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Meet the Parents

Still, while better ratings or stricter enforcement might help parents, Christian critics contend that the long-term solution starts with better parenting. Elliott says that if parents "would regulate more closely the films, music, and games their children experience, the market would change and the industry would then, out of necessity, regulate itself accordingly." Rivera adds, "Our kids aren't defenseless against this stuff. We don't need to wait for office holders to 'save them.' All we need to do is get off the couch and get a clue. … How many parents can name the movies their kids see?"Others' ideas of good parenting involves more participation than regulation. "What children need," says Overstreet, "above all, are parents that spend time with them, parents that are role models, parents that watch television and movies with them, and talk with them about what is going on there on the screen—teach them to analyze, to know when a movie is falsely representing the world and the way things work." American media saturation has changed parents' responsibilities, Bruce says. "It used to be that you could tell your child to stay away from the polluted dam. But, the dam broke and the polluted flood waters are all around us! We need to teach our children how to deal with it." This doesn't necessarily have to be a dreaded task, either, says Doug Cummings of Movies and Ministry. "I think teenagers should be exposed to questionable content in dialogue with their parents. Do we really want to unleash young adults into the world who have never dealt with the prevalent culture? … Violence is a part of life (and the Bible) and the important question is how it's being presented, not if it's being presented. … Christians need to talk about the culture they consume and discuss meaning on a practical level that transcends the ratings system."The debate between regulation and participation popped up in mainstream sources as well. At Ain't It Cool News, site creator Harry Knowles posted a letter from reader "Dr. Kilgore," who was upset to see 5-year-olds in the theater when he attended the rereleased version of The Exorcist, a notoriously disturbing, R-rated horror film. "What is most upsetting was watching it with the psychotic freaks who dragged their helpless kids to it," says Kilgore. "I swear, a little kid … sounded like he was about to cry, and his mother said to him, 'Shut up and watch.'" Knowles responded in support of parental free will: "You raise your child, and let the family with the well behaved non-crying child that sat next to you raise their child," and explained how his parents let him watch horror as a child, and it didn't harm him. The talkback section was stuffed with argument, mostly in support of Kilgore. "Bottom line, children don't need to be watching this," says "Screamer134." "Find a babysitter or whatever, but there is no valid reason for children to be watching this genre.""Nordling" adds, "Why would you want to torture your kid that way? … This isn't about censorship. It's about not hurting your child." But respondents disagreed over whether to just call it a case of bad parenting, or whether steps should be taken to prevent such parenting. Writers from Australia and Britain found it hard to believe parents had the choice to bring their kids to The Exorcist. "Here in the U.K. there is no way a child would be allowed in to see this film, even if the parent consented," writes "Gooner." "If a film is rated an 18, then the cinema has a responsibility NOT to allow anyone younger in to see the movie and faces severe fines of criminal action if they do." Writers from the United States were more content to just complain, noting that they were anti-censorship, and suggest better ways of parenting. One post pointed out how parents' freedom to raise children as they see fit puts a lot of hope in the individual: "The only way you can argue against people like [vocal media critic Sen. Joseph] Lieberman is to hope that there are some parents with the responsibility to control what their kids watch so the government doesn't try to do it for them," writes "rphilip377." He seems not to share this hope, but for Christian movie critics, this is a belief worth clinging to. "Do not trust political solutions. … The battle can only be won one person at a time," says Bruce.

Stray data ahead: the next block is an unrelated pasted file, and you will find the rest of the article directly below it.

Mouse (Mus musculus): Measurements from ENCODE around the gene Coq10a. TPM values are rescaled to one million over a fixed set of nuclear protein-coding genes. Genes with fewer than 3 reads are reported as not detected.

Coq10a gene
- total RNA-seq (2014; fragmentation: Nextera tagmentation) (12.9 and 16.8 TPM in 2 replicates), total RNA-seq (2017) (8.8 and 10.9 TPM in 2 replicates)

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Steve Lansingh is editor of TheFilmForum.com, an Internet magazine devoted to Christian conversation about the movies.

Related Elsewhere

The Federal Trade Commission's report, "Marketing Violent Entertainment to Children: A Review of Self-Regulation and Industry Practices in the Motion Picture, Music Recording, and Electronic Game Industries," is available online.The Senate has provided the opening statements of those called to testify in the media violence hearings.For updates on Washington's attack on Hollywood, see Yahoo's full coverage area on the subject.